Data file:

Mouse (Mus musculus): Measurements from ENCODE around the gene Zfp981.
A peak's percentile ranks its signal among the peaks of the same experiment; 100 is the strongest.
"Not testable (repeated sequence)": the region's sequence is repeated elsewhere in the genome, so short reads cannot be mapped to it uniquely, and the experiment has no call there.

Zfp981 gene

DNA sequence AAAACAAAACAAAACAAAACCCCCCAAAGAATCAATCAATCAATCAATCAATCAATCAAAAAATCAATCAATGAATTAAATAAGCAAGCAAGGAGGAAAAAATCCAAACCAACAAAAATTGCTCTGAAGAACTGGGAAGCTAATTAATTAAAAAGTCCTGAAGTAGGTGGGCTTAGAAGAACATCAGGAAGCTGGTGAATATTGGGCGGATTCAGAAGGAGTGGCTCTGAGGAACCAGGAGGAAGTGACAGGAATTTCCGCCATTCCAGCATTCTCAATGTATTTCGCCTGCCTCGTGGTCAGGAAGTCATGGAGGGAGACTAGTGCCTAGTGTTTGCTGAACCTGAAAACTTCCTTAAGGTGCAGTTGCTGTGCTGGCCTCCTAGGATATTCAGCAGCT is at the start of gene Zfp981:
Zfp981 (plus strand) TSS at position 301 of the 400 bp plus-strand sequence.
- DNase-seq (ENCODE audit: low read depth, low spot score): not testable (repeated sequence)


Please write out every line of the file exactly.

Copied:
Mouse (Mus musculus): Measurements from ENCODE around the gene Zfp981.
A peak's percentile ranks its signal among the peaks of the same experiment; 100 is the strongest.
"Not testable (repeated sequence)": the region's sequence is repeated elsewhere in the genome, so short reads cannot be mapped to it uniquely, and the experiment has no call there.

Zfp981 gene

DNA sequence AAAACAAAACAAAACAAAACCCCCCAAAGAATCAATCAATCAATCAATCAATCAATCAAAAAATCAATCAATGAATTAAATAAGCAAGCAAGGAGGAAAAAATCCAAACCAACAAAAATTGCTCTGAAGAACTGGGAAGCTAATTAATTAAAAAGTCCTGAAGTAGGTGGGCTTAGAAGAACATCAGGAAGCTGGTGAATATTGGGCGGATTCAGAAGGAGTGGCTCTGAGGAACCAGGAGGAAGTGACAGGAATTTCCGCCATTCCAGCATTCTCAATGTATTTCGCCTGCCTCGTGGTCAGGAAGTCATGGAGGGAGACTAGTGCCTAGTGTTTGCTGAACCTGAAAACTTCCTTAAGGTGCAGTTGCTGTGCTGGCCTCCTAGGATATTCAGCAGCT is at the start of gene Zfp981:
Zfp981 (plus strand) TSS at position 301 of the 400 bp plus-strand sequence.
- DNase-seq (ENCODE audit: low read depth, low spot score): not testable (repeated sequence)